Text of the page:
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Kristian Ramos Headshot

Ahead of Arizona Primary a Decline in Political Cachet of State Immigration Laws

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Ahead of a competitive Arizona primary, Mitt Romney said that the state's immigration law SB1070 would make a strong model for the rest of the country. While this may be smart politics in a Republican primary where rhetorical thumping of chests has replaced cogent articulation of any immigration policy, conversely it is also indicative of the fact that the GOP presidential field has a stunning lack of understanding of how state-passed immigration laws work and very real contempt for the Hispanic vote.

The GOP embrace of SB1070 as a national model is ridiculous for several reasons. As Andrés Oppenheimer recently wrote these laws are toxic for states that have passed them and are exceedingly difficult to enforce. The difficulty in enforcing these laws does not come from the various lawsuits which come with them, but from the fact that these state passed immigration laws are designed to mirror federal enforcement practices without giving states the resources to enforce these laws adequately. States quite simply do not have the infrastructure, money or time to enforce federal immigration laws. Despite the open rancor of these GOP debates, and the chest thumping of a few local elected officials, the fact remains that the majority of states in the country are facing an improving fragile economy and are looking to capitalize and grow. Re-regulating federal immigration law is quite simply not something the majority of local legislatures have much interest in.

The GOP's lone contribution to fixing our broken immigration system, so called "self-deportation," is completely contrary to a state model. Under this scenario if a state like Arizona passes SB1070 and California, Colorado, Nevada and New Mexico do not pass similar laws, then what is to stop an undocumented immigrant from simply moving to another state as opposed to leaving the country? Even if the Supreme Court was to rule that states can pass their own immigration laws, there is no guarantee that even half of the states in the country would do so. Why? Because most states do not want the added cost and problem of enforcing federal immigration laws. States know the federal immigration system is broken, but they also know that at this point they cannot fix a national problem on their own.

For those who may think that an embrace of these state laws may pay political dividends, think again; these laws are politically toxic to the Hispanic community. As a recent Time Magazine cover story pointed out, Hispanics will be a deciding factor in this year's presidential race. Poll after poll shows that the Republican candidates who continue to embrace these harsh immigration laws see their profile diminish with the Hispanic community on a national basis. Arizona Senator John McCain, who had some good will built up in the Hispanic community from his time as an avid immigration crusader, only got 31% of the Hispanic vote. The top three Republican candidates do not have nearly that type of recognition among the Hispanic base. Among Hispanic voters none of the GOP candidates receives more than 24% in a head to head match up with President Obama.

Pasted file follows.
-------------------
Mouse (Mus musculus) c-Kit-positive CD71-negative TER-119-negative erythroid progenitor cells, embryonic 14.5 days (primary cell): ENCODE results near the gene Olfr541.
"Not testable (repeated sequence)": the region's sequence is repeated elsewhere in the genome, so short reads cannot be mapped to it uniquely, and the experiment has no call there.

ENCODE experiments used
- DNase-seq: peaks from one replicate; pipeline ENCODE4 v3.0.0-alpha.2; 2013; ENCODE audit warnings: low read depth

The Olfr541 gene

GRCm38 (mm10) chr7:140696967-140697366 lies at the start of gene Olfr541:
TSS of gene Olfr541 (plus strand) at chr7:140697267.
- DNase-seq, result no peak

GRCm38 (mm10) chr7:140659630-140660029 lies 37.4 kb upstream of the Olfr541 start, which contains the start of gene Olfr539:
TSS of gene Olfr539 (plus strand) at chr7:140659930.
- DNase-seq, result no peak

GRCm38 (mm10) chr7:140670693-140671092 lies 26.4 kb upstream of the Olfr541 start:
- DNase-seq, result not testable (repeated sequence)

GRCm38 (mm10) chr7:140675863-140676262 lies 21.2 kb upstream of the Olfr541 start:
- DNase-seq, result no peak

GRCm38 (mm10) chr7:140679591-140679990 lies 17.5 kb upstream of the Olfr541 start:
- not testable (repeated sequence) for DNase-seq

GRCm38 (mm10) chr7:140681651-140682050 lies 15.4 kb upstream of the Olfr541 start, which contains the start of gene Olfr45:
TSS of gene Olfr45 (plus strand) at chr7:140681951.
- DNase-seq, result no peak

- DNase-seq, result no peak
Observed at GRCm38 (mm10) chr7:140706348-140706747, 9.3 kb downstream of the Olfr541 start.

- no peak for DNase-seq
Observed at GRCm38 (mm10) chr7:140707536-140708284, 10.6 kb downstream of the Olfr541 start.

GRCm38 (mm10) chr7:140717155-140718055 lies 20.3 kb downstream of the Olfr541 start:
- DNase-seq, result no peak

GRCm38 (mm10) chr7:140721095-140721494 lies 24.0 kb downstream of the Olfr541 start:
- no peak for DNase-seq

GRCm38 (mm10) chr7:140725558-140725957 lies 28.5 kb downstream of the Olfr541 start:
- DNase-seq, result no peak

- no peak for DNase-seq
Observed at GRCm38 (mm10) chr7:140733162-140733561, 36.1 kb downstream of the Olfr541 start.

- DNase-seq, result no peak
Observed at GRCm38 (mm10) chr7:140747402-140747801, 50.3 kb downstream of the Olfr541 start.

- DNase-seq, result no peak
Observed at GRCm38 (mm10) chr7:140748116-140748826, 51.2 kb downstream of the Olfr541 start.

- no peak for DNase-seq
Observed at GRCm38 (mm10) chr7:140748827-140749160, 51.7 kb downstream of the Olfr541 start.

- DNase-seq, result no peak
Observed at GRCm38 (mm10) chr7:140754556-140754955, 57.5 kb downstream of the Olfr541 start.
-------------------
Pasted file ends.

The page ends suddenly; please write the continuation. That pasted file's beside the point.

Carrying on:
The most frustrating thing about the Republican Party's embrace of a patchwork of immigration laws is that it misses the broader problems facing local governments; our federal immigration system is broken and needs to be fixed, not by states but by Congress. The original drafters of SB1070 legislation wrote the law to directly challenge the federal government to do something about the current national law. These state laws were never designed to be sustainable models for the country; they were designed to highlight problems in our current legal system.

Over the last three years the Obama Administration has done its due diligence to enhance our immigration system, including making legal immigration more efficient and smarter enforcement of our current immigration laws. The GOP's embrace of these laws in their primary season merely highlights the intellectual bankruptcy of the right on immigration. The fact remains that it is disingenuous at best for the Republican Party to say out of one corner of their mouth that our immigration system is broken, then do everything they can in Congress to stop any wholesale fix, all the while pushing state-passed laws based on our federal immigration system as a solution to our broken system. Our states and our country deserve better.